Dear Bridge Tender
Dear Simpson Bay Bridge Tender
I am working under the assumption that you have a boss that you need to report to and I also assume that he/she would like for you to operate your bridge as efficiently as possible, minimizing the time that it is open and thus traffic on the road crossing it is stopped. I hope that perhaps with this letter I could influence you to adjust your methods for doing so a bit so as to increase safety. Specifically I am referring to your radio tactics which “encourage” sailboats wishing to transit into moving right up to the yet-to-open bridge. Note that I use the positive word “encourage” even though I have heard the term “bully” used to describe your tactics from several other Captains.
Perhaps you have never operated a boat before. I have to guess that this is true because telling a boat to “hold position” 10 meters off a structure which could cause serious damage to it is foolish if not negligent. You may not be aware of this but getting a boat to “hold position” is not an easy thing to do, especially when it is being influenced by wind and/or current. A boat that is not moving has no steerage and one that is stopped that close to a bridge, and the shore, is in an extremely precarious position.
Case in point is our own outgoing transit of the Simpson Bay Bridge at 11:00 AM of December 27th. We were the first boat in line and following your commands, we moved closer and closer to the still-closed bridge. Perhaps from inside your enclosed booth you were not aware of the weather on that day. The wind was blowing 15-20 knots directly at the bridge with frequent gusts to 25 and above. It was the combination of this wind and the fact that I allowed you to influence me into taking our boat closer than I should have that almost put a sudden end to our cruising.
With the bridge only just beginning to open, the wind caught our stern and pushed us beam-to the bridge, with precariously little room to maneuver fore and aft. After more than 5000 miles of sailing, that is absolutely the closest we have come to having our boat wrecked and I am not ashamed to admit that for several tense moments both my wife and I were both very scared! It was only at the last second, with full throttles on both engines (we sail a catamaran), that I was able to bring the vessel around so that we could get through the bridge that you, by then, had open. Do you remember sarcastically yelling “Thank you very much” to my wife as we passed your booth? Apparently you were upset because we were so inconsiderate to have delayed the other boats behind us for a few seconds during the drama that nearly destroyed our boat!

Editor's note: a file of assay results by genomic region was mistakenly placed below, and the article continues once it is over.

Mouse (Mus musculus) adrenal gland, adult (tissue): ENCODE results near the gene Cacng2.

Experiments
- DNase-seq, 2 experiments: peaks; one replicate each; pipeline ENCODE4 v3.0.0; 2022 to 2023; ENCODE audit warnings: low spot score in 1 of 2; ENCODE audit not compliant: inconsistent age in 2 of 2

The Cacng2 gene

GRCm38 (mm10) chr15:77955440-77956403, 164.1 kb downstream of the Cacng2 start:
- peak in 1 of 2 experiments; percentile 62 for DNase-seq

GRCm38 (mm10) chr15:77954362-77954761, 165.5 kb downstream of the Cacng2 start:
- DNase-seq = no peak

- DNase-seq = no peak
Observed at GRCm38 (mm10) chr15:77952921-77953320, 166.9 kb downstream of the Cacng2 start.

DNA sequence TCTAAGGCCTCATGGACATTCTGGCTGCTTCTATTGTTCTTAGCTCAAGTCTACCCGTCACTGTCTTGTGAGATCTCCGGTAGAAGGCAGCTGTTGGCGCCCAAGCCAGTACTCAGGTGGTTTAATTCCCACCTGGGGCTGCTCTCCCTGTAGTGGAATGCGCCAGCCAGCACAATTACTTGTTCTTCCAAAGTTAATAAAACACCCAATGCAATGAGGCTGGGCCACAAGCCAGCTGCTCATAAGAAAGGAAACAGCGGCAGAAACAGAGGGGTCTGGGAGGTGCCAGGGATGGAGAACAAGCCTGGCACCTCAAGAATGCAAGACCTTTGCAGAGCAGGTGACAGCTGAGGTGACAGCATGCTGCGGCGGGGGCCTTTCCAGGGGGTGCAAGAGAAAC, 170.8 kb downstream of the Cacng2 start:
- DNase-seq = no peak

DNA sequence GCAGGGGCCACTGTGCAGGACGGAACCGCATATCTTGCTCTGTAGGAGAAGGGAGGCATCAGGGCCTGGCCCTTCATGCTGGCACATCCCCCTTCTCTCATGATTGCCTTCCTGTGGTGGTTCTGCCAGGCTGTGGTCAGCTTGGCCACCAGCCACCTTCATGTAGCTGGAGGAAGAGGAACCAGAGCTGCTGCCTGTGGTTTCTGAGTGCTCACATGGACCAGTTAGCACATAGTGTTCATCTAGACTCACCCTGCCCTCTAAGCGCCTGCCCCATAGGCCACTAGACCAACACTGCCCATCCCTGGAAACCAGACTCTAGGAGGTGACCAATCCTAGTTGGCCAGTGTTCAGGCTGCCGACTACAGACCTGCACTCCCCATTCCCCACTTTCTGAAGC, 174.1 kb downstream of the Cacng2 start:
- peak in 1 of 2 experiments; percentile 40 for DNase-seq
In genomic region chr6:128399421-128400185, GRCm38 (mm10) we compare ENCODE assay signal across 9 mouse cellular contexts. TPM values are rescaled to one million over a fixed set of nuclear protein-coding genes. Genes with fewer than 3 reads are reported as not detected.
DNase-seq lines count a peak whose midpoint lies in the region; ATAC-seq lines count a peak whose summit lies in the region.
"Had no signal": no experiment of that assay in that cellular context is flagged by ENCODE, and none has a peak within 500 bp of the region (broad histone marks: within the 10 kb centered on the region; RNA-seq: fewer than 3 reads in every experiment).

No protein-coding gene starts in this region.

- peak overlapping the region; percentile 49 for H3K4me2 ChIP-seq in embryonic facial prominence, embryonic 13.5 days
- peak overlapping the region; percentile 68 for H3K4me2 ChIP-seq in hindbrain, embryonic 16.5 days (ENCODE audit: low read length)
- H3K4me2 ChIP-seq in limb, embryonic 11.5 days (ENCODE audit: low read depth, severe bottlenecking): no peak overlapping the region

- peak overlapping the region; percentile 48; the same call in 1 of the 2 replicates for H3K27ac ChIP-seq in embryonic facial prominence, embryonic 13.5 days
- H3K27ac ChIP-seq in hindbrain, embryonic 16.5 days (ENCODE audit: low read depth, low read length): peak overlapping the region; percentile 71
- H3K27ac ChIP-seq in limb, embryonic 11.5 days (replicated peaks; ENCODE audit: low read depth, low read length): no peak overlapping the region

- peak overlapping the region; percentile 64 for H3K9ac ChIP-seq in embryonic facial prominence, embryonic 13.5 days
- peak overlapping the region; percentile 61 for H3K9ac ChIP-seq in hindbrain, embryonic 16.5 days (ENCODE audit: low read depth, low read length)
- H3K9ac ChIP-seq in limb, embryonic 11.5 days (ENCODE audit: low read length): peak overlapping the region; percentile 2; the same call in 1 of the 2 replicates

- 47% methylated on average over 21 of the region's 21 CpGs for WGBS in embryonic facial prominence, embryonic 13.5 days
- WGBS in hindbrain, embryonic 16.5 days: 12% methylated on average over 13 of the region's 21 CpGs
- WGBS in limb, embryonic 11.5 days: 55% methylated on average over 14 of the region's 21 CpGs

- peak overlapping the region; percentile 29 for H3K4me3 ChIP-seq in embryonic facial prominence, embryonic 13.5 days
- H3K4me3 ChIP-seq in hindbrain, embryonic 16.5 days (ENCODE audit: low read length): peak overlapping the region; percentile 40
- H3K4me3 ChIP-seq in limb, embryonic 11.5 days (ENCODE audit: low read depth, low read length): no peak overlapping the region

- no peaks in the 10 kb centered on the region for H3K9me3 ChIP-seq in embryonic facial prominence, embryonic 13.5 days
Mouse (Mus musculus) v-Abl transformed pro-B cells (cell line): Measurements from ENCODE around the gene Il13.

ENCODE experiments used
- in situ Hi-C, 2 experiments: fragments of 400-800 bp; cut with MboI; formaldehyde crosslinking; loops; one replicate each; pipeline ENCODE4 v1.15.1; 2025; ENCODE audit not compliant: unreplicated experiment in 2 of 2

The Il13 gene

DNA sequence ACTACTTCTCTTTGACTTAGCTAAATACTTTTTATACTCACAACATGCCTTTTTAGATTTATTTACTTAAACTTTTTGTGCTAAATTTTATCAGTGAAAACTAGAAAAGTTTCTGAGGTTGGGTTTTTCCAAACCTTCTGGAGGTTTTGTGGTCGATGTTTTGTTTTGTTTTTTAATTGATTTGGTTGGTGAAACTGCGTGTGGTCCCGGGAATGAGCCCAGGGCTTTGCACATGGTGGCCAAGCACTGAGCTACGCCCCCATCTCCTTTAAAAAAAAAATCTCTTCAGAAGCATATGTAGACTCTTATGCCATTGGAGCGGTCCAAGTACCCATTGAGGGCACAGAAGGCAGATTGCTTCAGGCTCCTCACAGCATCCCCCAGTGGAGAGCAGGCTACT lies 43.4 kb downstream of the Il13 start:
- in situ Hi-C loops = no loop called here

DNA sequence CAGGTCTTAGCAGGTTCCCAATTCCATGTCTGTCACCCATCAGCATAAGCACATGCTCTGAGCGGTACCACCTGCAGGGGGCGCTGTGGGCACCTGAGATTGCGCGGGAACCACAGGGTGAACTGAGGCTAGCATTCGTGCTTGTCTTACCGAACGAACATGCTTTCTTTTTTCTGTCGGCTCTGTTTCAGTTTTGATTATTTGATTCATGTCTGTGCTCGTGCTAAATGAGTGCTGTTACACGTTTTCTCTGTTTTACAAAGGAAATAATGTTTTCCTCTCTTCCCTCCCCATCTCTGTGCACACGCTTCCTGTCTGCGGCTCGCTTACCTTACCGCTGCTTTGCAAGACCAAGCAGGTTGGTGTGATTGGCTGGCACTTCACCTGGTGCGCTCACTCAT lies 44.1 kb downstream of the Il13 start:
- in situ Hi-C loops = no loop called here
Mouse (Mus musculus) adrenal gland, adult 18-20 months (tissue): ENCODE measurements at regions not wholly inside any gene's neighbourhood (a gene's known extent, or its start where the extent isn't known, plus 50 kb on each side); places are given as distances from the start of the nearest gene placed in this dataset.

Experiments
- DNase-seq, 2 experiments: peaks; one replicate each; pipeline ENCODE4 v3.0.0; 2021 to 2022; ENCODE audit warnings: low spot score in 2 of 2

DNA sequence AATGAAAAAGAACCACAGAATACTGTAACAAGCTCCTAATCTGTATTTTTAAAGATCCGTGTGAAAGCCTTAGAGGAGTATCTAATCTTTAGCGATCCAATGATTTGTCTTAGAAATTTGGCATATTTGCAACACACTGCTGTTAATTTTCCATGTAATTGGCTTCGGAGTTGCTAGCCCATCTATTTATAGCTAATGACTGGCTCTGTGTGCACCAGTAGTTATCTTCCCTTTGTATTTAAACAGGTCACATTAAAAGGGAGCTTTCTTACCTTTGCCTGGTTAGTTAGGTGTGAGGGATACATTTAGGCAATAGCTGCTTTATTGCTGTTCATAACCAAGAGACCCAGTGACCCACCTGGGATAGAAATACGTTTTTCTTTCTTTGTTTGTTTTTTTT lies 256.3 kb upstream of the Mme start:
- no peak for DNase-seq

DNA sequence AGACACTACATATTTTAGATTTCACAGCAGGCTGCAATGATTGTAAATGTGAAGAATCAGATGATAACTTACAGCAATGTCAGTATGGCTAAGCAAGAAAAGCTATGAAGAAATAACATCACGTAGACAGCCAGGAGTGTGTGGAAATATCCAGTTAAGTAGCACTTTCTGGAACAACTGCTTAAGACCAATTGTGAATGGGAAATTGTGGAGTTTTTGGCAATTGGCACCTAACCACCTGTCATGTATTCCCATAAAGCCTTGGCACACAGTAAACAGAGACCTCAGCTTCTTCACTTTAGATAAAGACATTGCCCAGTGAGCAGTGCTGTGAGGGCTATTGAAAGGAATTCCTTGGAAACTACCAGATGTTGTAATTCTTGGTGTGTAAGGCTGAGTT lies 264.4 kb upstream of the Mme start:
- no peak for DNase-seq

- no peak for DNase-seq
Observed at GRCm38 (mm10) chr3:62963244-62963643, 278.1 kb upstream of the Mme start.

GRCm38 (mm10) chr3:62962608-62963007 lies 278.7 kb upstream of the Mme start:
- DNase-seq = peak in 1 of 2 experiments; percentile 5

Imagine what would have transpired had I not been able to bring our boat back under control. Our vessel would have either been pushed onto the rocks adjacent to the bridge, blocking other boats from transiting or even worse for you, smashed into the structure itself. With the bridge on the French side having now been out of service for a month, do you think that you would have been all that popular had you contributed to the Dutch bridge being damaged, blocking all access to and from the Lagoon? I don’t think so.
It’s my opinion that the few seconds that you save on each opening by attempting to force boat operators into moving closer to the bridge than is nautically prudent is false economy. By allowing, and even better, encouraging vessels to maintain a safe distance from the bridge until it is open, you are doing your part to protect property and perhaps even lives. I am quite certain that the automobile operators sitting comfortably in their cars waiting for the bridge to once again close will not even notice the difference in time.
Where it all almost came to an end!